This study was carried out in the outpatient service of the Department of Dermatology, Venereology and Leprology of a tertiary care hospital. The work was approved by the institute ethics committee. Purposive sampling was used to recruit 50 patients each with PN, chronic urticaria (CU), and vitiligo (V). Written informed consent was obtained. CU and V were included as controls because they are relatively better-studied conditions with respect to PM, and second as these represent a chronic itchy and a non-itchy dermatoses, respectively. Inclusion criteria for the study were adults (>18 years) with a diagnosis of PN, V, or CU who can read Hindi or English. The diagnosis of PN, CU, and V was confirmed by dermatologists using standard clinical and laboratory diagnostic criteria. Patients with organic brain syndrome, mental retardation, and current substance intoxication were excluded. The treatment of patients was carried on as usual.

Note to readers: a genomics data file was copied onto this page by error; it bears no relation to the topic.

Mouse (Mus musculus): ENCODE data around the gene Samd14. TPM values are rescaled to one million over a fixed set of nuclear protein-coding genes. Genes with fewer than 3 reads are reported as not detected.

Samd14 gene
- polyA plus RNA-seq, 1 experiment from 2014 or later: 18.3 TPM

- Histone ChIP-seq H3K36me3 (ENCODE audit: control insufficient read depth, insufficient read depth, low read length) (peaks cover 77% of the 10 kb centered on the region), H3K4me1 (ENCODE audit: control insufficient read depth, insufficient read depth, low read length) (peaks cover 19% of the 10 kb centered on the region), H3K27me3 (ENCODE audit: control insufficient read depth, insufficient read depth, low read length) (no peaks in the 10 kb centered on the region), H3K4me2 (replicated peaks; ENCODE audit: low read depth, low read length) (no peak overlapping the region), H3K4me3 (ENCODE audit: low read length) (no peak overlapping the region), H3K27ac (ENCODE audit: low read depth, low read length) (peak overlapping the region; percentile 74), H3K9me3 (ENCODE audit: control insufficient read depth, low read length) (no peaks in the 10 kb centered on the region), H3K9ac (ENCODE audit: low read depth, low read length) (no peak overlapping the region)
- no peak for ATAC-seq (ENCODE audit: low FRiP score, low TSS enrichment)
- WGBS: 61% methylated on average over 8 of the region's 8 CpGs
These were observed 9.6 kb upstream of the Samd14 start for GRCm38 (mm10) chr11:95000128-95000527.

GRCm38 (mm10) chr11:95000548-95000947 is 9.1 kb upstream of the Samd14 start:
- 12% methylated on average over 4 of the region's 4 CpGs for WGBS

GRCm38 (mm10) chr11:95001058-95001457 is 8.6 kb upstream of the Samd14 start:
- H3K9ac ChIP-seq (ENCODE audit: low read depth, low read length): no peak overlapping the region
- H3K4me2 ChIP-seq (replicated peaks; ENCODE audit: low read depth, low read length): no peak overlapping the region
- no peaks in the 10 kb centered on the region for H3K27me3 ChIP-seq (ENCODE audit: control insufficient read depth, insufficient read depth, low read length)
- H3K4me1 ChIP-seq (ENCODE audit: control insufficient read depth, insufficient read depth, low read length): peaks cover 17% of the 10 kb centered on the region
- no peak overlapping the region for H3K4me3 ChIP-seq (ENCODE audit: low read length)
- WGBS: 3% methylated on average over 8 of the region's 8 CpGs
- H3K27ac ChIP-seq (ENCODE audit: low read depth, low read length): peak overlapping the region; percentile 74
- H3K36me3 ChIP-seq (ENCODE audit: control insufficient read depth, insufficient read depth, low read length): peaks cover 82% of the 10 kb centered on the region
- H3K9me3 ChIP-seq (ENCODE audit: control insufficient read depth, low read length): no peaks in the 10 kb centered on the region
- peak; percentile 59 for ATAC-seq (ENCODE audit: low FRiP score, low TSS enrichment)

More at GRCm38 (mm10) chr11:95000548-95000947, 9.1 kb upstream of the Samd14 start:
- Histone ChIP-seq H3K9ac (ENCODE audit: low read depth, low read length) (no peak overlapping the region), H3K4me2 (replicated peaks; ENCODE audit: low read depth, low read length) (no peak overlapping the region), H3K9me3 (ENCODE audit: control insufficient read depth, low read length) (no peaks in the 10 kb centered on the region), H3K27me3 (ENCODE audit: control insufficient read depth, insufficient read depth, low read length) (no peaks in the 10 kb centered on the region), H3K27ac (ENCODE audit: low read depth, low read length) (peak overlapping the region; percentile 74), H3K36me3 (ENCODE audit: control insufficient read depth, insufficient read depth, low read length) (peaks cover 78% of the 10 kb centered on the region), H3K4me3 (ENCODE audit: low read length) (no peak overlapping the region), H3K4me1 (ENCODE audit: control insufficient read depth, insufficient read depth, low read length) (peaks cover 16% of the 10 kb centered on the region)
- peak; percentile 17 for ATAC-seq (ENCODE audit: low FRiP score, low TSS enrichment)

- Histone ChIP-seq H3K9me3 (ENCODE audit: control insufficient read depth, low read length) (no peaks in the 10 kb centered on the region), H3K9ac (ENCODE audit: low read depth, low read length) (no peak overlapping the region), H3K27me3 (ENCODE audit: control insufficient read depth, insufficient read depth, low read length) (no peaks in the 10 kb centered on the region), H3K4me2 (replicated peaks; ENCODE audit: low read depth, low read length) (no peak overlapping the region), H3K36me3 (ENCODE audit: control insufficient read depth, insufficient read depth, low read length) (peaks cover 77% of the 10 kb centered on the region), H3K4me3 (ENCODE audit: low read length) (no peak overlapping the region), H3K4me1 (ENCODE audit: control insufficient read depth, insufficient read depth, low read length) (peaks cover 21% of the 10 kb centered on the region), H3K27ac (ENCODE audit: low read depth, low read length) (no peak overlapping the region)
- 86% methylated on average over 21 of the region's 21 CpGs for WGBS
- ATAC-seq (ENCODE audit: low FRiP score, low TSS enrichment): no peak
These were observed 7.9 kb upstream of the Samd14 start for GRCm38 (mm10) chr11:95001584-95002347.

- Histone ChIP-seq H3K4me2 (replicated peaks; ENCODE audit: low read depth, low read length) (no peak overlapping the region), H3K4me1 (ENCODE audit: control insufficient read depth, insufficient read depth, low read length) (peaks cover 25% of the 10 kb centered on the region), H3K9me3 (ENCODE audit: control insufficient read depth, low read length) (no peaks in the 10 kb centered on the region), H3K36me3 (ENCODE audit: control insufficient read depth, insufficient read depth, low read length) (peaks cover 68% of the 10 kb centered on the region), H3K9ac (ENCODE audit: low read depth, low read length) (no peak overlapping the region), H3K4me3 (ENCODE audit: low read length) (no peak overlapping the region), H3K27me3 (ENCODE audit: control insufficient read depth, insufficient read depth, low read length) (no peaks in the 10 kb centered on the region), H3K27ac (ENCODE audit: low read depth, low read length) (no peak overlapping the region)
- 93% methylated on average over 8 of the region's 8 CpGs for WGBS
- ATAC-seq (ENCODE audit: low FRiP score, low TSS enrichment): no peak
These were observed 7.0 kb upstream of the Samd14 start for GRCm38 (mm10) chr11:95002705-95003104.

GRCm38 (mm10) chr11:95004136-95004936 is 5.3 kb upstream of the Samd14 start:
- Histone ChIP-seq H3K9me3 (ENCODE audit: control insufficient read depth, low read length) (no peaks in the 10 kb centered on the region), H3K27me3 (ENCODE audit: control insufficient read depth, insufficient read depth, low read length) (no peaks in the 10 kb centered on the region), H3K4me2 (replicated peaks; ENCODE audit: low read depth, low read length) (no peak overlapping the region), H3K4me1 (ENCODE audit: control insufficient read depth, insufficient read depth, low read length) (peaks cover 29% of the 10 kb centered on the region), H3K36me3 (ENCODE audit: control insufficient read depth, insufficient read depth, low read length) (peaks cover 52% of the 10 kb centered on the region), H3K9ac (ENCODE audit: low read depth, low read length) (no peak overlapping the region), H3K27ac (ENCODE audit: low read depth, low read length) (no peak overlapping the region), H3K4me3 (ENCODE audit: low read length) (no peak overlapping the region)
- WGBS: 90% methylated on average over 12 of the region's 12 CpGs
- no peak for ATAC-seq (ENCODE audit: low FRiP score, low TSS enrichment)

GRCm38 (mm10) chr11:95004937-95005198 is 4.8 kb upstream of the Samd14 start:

A one-time cross-sectional assessment was carried out on the participants. Socio-demographic data and clinical profile sheet developed for this study were used. PM was assessed using Mini-International Neuropsychiatric Interview (MINI), and the severity of depressive symptoms was assessed using Patient Health Questionnaire-9 (PHQ-9).[6],[7] MINI is a brief, validated, clinician-rated instrument that generates World Health Organization 10th revision of the International Statistical Classification of Diseases and Related Health Problems (ICD-10) and American Psychological Association Diagnostic and Statistical Manual of Mental Disorders, 4th Edition (DSM-IV) psychiatric diagnoses. MINI was administered by a psychiatrist. PHQ-9 is a self-administered brief questionnaire that generates diagnoses of depression and also severity of depressive symptoms. The suite of PHQs is available at www.phqscreeners.com. In this study, a Hindi version of PHQ-9 available online was used. Quality of life (QOL) assessment was done with Dermatological Life Quality Index (DLQI).[8] Data were analyzed using Statistical Package for Social Sciences software, version 18.0 (SPSS).[9]